In addition, we will rely on the National Parole Board to reach out to its extensive network of contacts, as will the Department of Justice. It will be a pan-departmental effort to reach out to all of our contacts.

Perhaps the RCMP can speak to the coordination it currently has with municipal and provincial police forces.

Senator Martin: Just to clarify, are you saying the coordination will be done by the RCMP or by the Parole Board rather than the applicant who has to go and do that?

Ms. Thompson: No. I was speaking with respect to the actual destruction of records. When the expungement decision has been made, a lot of the access will be done through the Parole Board of Canada. They have been funded to help support individuals coming forward who want to apply.

Mr. Churney spoke about how they’re processing to make sure they’re getting information out and to be able to provide some support and assistance to individuals. He talked about a how-to guide they’re going to produce, and we talked about making paper copies available so they’re readily accessible to individuals.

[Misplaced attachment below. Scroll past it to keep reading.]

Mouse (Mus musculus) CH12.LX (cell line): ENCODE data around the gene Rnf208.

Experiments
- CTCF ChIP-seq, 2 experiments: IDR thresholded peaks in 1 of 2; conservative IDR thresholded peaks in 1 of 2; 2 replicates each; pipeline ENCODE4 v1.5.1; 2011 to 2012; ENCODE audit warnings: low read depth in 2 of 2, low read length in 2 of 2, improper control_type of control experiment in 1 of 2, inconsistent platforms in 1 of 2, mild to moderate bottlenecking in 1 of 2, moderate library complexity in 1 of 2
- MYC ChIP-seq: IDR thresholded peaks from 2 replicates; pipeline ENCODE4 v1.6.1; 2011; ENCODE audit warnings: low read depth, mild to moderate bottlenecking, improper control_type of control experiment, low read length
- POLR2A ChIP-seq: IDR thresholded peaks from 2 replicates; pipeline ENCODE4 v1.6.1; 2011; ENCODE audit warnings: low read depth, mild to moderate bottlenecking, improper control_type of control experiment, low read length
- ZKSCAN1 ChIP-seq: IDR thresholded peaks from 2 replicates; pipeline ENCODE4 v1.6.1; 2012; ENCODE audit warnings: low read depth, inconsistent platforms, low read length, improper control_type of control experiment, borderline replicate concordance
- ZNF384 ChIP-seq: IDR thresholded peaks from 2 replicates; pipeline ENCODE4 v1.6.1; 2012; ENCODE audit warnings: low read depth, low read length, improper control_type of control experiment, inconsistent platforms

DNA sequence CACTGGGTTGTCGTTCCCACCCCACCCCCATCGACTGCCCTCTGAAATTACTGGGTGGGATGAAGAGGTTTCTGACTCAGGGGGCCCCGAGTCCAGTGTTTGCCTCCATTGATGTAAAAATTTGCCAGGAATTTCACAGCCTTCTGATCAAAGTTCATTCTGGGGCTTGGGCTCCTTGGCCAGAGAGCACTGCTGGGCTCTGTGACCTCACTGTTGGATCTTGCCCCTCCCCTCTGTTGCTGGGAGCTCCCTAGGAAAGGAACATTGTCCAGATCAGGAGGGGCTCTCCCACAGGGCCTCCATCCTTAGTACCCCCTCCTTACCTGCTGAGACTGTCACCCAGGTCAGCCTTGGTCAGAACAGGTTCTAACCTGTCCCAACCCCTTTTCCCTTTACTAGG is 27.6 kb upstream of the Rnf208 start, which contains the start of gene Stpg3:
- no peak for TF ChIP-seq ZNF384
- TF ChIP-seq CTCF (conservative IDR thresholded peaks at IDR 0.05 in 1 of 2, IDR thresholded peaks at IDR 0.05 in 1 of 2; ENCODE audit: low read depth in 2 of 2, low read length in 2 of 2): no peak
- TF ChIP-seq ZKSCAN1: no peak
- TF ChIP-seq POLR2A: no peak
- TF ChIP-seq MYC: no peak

Mr. Goodale: Mr. Côté, do you have some further comments?

Serge Côté, Chief Superintendent, Director General, Canadian Criminal Real Time Identification Services, Specialized Policing Services, Royal Canadian Mounted Police: Thank you, minister. I could add a few remarks. Again, one area of your question, senator, was asking how potential applicants will get their hands on the information our colleagues at the Parole Board will require for the application.

Senator Martin: Yes.

Mr. Côté: While Ms. Thompson’s office has its own working groups at the FPT level, we have working groups at the law enforcement level. I will share that, as of last week, we’ve socialized the bill in terms of what it means for front-line policing, whether the RCMP detachments or local police forces.

As a matter of fact, as part of working with the PBC on the communications front, we have a communication already drafted. Upon this bill receiving Royal Assent, it will be communicated or sent to chiefs of police and RCMP divisions to give them a step-by-step process so if they have an applicant show up at their office, they know the expectations of how to help. That’s already in play.